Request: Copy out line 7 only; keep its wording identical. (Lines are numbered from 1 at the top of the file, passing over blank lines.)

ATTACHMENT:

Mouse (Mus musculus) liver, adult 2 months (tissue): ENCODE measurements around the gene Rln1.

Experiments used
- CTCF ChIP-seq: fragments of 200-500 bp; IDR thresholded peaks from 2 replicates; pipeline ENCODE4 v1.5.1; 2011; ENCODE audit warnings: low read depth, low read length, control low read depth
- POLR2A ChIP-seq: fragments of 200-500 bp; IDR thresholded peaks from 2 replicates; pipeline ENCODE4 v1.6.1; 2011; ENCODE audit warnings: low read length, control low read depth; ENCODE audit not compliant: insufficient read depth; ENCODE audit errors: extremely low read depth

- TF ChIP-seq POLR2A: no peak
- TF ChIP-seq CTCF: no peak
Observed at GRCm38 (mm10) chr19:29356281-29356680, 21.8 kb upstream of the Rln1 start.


Observed at GRCm38 (mm10) chr19:29356281-29356680, 21.8 kb upstream of the Rln1 start.